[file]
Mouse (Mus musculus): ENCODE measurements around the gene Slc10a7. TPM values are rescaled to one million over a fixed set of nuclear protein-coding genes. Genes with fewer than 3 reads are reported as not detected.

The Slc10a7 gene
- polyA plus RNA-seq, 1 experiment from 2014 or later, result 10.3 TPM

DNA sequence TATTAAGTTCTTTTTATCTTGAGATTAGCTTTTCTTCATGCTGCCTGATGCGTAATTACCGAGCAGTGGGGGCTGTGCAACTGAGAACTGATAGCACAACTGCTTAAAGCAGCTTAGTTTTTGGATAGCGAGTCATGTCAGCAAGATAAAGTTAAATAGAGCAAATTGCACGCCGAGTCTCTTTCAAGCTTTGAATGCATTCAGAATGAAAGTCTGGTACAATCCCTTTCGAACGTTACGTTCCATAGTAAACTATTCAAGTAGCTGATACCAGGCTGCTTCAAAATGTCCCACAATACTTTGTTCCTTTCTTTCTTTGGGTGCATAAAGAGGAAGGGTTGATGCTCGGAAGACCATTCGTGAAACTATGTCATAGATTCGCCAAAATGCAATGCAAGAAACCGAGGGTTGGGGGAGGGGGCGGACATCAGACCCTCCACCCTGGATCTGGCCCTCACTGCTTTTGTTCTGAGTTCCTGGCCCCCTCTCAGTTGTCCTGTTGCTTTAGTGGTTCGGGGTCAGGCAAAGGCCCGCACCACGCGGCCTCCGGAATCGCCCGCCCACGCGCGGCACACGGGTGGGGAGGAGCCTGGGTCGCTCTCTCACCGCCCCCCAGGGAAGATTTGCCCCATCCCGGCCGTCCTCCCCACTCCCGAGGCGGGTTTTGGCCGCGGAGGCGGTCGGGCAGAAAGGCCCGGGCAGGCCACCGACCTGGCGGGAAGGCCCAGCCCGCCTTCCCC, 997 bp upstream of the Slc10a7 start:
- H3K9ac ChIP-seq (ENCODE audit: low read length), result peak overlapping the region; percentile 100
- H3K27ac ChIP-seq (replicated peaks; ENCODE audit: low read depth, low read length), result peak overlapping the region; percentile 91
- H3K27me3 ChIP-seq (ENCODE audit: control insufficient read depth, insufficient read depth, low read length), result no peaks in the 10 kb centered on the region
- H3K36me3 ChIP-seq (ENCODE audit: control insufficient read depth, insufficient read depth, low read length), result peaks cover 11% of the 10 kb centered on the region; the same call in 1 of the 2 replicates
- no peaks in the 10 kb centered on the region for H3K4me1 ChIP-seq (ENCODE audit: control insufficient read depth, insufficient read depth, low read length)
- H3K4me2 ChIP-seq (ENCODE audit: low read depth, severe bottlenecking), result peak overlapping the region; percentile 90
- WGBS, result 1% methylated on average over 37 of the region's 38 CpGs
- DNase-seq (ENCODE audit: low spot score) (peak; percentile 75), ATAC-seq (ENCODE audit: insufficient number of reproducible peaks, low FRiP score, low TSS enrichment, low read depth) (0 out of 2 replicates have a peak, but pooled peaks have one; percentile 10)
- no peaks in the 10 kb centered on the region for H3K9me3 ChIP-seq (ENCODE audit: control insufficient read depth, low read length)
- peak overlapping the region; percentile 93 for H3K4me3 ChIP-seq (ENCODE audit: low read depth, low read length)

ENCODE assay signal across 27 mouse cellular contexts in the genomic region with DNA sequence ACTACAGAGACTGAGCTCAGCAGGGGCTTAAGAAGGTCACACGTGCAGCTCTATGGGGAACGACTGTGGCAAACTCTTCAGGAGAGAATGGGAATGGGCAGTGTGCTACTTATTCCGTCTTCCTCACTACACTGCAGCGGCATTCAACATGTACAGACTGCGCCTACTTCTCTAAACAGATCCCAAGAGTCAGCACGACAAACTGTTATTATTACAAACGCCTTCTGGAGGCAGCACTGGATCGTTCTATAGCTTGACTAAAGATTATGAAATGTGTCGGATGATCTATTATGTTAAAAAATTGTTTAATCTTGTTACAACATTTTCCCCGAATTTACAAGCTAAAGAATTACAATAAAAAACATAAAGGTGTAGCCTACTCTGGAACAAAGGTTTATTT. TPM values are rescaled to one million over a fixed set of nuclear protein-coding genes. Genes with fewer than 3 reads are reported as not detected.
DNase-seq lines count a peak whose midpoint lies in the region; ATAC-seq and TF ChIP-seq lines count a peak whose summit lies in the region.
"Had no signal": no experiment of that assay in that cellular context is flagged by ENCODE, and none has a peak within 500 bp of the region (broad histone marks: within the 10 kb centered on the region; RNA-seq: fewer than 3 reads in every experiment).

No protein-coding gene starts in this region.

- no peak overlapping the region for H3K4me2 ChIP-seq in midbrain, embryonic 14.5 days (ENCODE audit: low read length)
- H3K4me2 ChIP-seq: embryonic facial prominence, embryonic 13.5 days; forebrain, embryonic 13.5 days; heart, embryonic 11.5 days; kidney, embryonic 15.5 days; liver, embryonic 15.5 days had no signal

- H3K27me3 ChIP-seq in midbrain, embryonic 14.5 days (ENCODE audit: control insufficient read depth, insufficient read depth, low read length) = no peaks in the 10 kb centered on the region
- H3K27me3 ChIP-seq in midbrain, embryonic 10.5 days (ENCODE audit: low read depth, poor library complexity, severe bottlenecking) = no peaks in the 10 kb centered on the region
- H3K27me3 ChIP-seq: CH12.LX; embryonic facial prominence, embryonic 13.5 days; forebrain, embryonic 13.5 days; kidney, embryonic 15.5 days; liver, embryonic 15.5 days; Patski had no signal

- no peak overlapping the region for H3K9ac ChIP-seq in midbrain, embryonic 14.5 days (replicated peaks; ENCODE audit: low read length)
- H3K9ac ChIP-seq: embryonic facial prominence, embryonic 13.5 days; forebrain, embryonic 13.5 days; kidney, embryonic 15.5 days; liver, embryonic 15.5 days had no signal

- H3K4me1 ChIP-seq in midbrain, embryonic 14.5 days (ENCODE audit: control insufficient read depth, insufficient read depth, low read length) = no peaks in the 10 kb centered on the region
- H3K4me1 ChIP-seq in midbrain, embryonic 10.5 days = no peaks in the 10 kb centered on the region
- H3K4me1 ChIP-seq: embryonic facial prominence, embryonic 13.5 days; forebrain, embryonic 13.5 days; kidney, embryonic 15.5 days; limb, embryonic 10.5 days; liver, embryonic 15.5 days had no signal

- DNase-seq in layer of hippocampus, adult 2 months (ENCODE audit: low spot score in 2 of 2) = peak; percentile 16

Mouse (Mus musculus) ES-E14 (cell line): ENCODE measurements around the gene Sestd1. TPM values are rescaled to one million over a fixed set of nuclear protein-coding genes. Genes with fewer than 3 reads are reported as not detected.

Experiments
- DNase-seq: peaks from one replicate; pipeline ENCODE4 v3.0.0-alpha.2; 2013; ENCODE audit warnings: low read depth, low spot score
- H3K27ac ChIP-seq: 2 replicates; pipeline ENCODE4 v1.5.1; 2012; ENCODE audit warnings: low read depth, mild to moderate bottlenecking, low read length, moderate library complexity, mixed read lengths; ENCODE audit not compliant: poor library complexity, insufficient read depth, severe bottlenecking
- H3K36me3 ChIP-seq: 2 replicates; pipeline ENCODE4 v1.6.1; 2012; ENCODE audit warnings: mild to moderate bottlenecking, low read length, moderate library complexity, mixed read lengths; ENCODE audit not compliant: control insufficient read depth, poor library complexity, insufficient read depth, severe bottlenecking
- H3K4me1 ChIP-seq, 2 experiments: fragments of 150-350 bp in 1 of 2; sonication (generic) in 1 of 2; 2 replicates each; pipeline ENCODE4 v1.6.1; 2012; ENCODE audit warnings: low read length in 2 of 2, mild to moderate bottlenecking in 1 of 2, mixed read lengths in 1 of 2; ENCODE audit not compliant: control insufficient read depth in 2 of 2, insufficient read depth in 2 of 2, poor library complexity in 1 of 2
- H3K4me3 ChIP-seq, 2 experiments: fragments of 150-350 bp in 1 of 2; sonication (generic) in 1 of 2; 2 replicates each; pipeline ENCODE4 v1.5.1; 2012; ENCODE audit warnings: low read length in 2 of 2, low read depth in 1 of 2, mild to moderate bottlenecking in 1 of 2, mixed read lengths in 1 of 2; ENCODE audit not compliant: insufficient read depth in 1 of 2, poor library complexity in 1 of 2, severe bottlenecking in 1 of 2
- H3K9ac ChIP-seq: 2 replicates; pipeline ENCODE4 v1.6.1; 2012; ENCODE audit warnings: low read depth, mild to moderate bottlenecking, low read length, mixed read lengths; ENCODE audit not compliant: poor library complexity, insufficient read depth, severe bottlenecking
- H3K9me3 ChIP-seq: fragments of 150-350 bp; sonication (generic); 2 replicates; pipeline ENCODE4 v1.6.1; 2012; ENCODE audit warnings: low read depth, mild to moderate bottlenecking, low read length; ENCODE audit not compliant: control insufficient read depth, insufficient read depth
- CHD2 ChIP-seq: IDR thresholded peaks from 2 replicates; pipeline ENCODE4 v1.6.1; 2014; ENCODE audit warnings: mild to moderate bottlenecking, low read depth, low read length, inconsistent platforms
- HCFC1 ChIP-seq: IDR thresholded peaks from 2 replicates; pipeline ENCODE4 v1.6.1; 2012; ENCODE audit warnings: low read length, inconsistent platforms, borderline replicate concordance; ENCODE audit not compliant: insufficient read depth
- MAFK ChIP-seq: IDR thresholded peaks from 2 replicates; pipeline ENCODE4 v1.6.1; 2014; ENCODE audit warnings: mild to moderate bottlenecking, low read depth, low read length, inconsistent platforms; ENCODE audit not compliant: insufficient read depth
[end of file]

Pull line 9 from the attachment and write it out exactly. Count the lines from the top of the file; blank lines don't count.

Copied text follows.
- no peaks in the 10 kb centered on the region for H3K4me1 ChIP-seq (ENCODE audit: control insufficient read depth, insufficient read depth, low read length)